Instead of working all normal days, this model allows employees to work full-time hours over fewer days a week.

Flexitime

It is possible to choose the start and end work hours, but it usually has ‘core hours’, such as 8 am to 2 pm every day.

Annualised hours

The annualised hours model means that the employee needs to work a certain amount of hours per year Instead of counting the number of hours an employee works per day or week. It ensures the maximum level of freedom when they work. In this model, the employee may work a few core hours per week and the rest of the hours are flexible and can be used when there is extra demand at work for example.

Staggered hours

The employee doesn’t arrive or leave work in the same hours as the others, but usually have periods of overlap during the workday.

Phased retirement

In this model, employees can choose when they want to retire, so they can reduce their working hours and attend a part-time work schedule.

 

Law on Flexible Working

The law on flexible working varies by country. In the UK, the flexible working policy is clear and accessible to everyone who meets certain criteria. According to the UK government, all employees have the legal right to request flexible working. Note that flexible working rules are different in Northern Ireland.

To be eligible, employees must have been working continuously for the same employer for at least 26 weeks, be legally classified as employees and have not made a request for flexible working over the last 12 months.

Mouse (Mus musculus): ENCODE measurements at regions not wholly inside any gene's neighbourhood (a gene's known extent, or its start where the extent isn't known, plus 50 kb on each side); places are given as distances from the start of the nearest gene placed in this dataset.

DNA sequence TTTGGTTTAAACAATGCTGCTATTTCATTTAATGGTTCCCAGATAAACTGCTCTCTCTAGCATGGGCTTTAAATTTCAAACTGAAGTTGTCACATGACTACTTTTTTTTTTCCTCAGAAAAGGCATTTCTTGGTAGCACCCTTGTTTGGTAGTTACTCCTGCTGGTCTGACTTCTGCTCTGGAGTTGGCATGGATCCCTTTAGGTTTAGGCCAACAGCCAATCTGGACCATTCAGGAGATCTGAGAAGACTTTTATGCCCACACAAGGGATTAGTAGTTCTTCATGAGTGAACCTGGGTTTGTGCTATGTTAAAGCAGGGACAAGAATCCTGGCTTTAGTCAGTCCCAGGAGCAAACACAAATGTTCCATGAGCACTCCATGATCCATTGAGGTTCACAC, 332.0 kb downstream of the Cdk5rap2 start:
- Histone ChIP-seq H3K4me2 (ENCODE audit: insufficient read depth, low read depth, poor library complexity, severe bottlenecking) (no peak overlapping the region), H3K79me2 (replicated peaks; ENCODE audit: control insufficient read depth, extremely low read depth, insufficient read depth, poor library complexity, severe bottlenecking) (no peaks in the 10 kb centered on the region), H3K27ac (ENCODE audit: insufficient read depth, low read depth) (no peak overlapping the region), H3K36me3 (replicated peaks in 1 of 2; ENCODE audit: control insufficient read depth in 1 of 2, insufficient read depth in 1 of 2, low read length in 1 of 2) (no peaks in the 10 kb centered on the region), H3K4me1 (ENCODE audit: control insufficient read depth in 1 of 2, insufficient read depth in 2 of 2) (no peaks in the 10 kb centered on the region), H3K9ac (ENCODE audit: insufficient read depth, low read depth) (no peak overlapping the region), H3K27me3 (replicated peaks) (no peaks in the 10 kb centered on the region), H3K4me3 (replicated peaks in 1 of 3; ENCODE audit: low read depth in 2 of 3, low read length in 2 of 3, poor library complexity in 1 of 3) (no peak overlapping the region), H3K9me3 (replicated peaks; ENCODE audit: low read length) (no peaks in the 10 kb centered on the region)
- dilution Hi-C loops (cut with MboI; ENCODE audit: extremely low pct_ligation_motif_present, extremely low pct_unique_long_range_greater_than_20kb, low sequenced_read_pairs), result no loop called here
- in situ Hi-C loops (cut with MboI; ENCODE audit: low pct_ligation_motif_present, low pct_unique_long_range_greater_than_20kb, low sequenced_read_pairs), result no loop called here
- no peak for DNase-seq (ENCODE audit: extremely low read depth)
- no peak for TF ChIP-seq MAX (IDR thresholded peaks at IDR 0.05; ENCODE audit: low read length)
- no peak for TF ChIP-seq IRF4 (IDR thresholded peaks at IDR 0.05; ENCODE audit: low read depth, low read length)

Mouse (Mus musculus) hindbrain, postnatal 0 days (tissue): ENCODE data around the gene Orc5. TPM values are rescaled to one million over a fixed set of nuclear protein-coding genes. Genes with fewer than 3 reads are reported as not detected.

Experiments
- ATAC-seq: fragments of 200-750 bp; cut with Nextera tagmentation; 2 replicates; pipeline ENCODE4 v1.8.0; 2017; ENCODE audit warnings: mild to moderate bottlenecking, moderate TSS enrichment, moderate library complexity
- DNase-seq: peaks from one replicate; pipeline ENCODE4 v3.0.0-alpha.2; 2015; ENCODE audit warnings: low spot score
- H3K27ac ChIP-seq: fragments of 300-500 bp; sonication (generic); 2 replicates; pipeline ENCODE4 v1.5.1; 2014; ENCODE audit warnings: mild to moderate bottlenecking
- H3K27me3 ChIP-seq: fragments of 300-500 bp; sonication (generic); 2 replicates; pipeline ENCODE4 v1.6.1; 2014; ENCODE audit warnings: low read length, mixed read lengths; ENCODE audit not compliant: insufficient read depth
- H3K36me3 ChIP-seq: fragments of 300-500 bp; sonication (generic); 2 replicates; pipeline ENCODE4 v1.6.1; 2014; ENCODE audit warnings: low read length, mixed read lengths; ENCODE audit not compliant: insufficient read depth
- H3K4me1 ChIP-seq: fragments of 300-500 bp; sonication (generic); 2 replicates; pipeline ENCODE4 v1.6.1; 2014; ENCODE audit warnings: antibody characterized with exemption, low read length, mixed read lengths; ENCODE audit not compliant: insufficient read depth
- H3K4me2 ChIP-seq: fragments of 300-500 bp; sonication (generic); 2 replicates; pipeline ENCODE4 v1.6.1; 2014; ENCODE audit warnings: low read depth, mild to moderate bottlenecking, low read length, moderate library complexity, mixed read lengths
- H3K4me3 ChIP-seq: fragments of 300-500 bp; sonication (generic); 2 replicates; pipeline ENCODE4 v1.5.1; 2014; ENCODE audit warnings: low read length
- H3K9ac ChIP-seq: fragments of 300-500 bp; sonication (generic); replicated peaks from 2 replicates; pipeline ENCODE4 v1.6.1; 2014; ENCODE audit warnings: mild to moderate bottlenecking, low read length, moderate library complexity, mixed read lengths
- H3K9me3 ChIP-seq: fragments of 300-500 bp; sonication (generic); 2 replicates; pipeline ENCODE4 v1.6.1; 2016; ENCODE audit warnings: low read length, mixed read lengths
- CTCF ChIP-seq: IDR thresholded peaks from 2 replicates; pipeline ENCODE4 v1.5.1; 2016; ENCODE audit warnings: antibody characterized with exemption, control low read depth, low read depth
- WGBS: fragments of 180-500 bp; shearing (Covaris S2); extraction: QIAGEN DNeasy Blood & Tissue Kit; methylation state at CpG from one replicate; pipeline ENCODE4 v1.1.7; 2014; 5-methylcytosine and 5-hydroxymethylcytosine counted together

The request starts when the employee writes an email or letter to the company as a statutory application. Companies may decide how to deal with such requests but the law mandates that all requests are evaluated and processed within 3 months, or as agreed with the employee.

If agreed, the company renegotiates the terms and conditions with the employee, who has the employment contract amended. Disagreement is possible, where the company outlines the reasons in a formal letter to the requester. The employment tribunal is responsible for settling any disputes in case an agreement cannot be made.

It is strongly recommended, however, to have company guidelines in place for whenever an employee asks for such possibilities and finally makes such requests.

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Benefits of flexible working hours

While companies are still wary of this model, flexible working hours bring several benefits for the employees. Simultaneously, companies profit from such a model by attracting and keeping talent and helping them perform better at work.